THURSDAY, Oct. 13 (HealthDay News) -- The extensive application of genomic technology under the U.S. National Institutes of Health Undiagnosed Diseases Program (NIH-UDP) helps diagnose complex and rare multisystem disorders, according to a report published online Sept. 26 in Genetics in Medicine.
Financial Conflicts of Interest Prevalent, Under-Reported
WEDNESDAY, Oct. 12 (HealthDay News) -- Conflicts of interest (COI) are prevalent among members and chairs of guideline panels, and are under-reported, according to a study published online Oct. 11 in BMJ.
'Timed Up and Go' Test Predicts Nonvertebral, Hip Fractures
WEDNESDAY, Oct. 12 (HealthDay News) -- "Timed up and go" (TUG) test performance is an independent predictor of risk for incident nonvertebral and hip fractures in elderly women, according to a study published in the Oct. 10 issue of the Archives of Internal Medicine.
ERα Autoantibodies Affect Disease Activity in Lupus
TUESDAY, Oct. 11 (HealthDay News) -- In patients with systemic lupus erythematosus (SLE), autoantibodies specific to estrogen receptor α (anti-ERα Abs) interfere with T lymphocyte homeostasis and are significantly associated with disease activity, according to a study published online Oct. 3 in Arthritis & Rheumatism.
Septicemia Most Costly Reason for Hospitalization in 2009
MONDAY, Oct. 10 (HealthDay News) -- Septicemia was the single most expensive condition treated in U.S. hospitals in 2009, with expenditure totaling nearly $15.4 billion, according to an October statistical brief based on Healthcare Cost and Utilization Project (HCUP) data published by the Agency for Healthcare Research and Quality (AHRQ).
Anti-TNF-α Use Cuts Diabetes Risk in Rheumatoid Arthritis
FRIDAY, Oct. 7 (HealthDay News) -- Patients with rheumatoid arthritis (RA) who are treated with anti-tumor necrosis factor-α (TNF-α) therapy have a reduced risk of developing diabetes, according to a study published online Oct. 3 in Arthritis Care & Research.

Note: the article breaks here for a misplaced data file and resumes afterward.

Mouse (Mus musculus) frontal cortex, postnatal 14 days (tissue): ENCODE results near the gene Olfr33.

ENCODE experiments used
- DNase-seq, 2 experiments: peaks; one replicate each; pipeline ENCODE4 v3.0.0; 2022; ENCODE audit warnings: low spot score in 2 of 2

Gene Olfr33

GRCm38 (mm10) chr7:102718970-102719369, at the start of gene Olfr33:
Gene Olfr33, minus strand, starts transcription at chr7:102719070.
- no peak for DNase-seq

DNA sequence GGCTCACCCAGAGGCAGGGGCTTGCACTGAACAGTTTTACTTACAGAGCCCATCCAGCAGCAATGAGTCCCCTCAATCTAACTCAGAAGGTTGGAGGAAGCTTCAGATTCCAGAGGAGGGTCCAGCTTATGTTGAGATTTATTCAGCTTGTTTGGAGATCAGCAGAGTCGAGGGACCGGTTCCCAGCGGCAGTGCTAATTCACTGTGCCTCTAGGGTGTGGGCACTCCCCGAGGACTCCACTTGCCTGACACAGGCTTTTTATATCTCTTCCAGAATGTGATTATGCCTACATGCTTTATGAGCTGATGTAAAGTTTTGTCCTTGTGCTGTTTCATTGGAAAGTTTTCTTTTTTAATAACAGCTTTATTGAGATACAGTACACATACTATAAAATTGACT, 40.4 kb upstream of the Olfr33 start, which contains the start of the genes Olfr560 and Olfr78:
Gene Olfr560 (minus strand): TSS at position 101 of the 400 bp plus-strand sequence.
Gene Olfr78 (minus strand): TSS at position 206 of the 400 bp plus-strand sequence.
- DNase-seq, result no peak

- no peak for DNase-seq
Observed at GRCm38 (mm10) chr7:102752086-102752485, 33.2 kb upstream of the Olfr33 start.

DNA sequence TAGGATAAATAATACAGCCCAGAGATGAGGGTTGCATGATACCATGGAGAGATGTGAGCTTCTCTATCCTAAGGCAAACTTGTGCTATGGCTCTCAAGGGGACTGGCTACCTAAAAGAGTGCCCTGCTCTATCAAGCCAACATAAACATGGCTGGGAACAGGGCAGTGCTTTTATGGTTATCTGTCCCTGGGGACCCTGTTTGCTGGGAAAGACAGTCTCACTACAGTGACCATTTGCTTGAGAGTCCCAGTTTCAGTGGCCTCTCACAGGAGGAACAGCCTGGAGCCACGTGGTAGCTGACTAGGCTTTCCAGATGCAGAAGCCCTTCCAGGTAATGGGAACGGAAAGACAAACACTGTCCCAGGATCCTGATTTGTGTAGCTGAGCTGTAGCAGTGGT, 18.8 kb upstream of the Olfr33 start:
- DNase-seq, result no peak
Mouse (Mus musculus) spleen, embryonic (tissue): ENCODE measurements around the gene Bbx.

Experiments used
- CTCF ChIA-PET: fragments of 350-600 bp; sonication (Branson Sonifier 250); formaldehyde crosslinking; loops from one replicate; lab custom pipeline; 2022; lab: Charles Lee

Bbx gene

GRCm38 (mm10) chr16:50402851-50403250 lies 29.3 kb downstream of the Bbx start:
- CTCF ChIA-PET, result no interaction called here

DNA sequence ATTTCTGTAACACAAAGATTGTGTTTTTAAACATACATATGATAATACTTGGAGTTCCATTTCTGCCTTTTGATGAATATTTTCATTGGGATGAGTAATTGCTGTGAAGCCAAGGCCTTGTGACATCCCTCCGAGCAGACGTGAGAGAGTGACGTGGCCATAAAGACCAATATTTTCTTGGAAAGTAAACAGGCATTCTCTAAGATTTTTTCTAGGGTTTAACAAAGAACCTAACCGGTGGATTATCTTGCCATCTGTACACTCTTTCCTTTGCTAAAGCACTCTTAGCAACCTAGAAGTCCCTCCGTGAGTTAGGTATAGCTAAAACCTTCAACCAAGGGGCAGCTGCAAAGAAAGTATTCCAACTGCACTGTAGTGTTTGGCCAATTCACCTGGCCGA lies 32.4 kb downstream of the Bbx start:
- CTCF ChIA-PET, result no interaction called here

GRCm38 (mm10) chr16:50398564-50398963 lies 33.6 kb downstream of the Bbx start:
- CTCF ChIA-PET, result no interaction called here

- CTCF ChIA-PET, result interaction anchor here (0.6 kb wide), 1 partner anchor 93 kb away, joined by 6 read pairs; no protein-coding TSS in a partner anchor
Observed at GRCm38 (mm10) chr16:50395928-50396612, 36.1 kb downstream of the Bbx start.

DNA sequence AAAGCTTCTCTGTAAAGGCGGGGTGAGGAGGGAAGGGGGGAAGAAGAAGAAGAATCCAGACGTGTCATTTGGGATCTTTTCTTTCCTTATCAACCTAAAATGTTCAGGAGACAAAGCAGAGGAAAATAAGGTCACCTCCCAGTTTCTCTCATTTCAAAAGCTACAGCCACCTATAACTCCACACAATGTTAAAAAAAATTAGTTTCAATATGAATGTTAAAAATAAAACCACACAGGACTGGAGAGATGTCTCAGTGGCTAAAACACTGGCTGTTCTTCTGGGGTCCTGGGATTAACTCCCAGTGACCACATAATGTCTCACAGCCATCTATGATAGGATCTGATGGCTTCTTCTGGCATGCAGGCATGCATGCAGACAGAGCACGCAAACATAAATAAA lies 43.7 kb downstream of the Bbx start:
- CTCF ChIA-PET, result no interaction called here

Use of Oral Steroids Linked to Vitamin D Deficiency
THURSDAY, Oct. 6 (HealthDay News) -- The use of oral steroids is associated with serum 25-hydroxyvitamin D (25[OH]D) deficiency, according to a study published online Sept. 28 in the Journal of Clinical Endocrinology & Metabolism.
More Minority Patients in Low-Quality, High-Cost Hospitals
THURSDAY, Oct. 6 (HealthDay News) -- Hospitals where the quality is low and costs high (worst hospitals) in the United States care for a higher proportion of elderly black, Hispanic, and Medicaid patients than high-quality, low-cost institutions (best hospitals), according to a study published in the October issue of Health Affairs.
Poor Footwear Ups Impairment, Disability in Chronic Gout
MONDAY, Oct. 3 (HealthDay News) -- Use of poor footwear is common among patients with chronic gout, and is associated with foot-related disability and impairment, according to a study published online Oct. 3 in Arthritis Care & Research.
Vitamin D Insufficiency Prevalent in Psoriatic Arthritis
MONDAY, Oct. 3 (HealthDay News) -- Vitamin D insufficiency appears to be highly prevalent among people with psoriatic arthritis (PsA), regardless of where they live or the time of year, according to research published in the October issue of Arthritis Care & Research.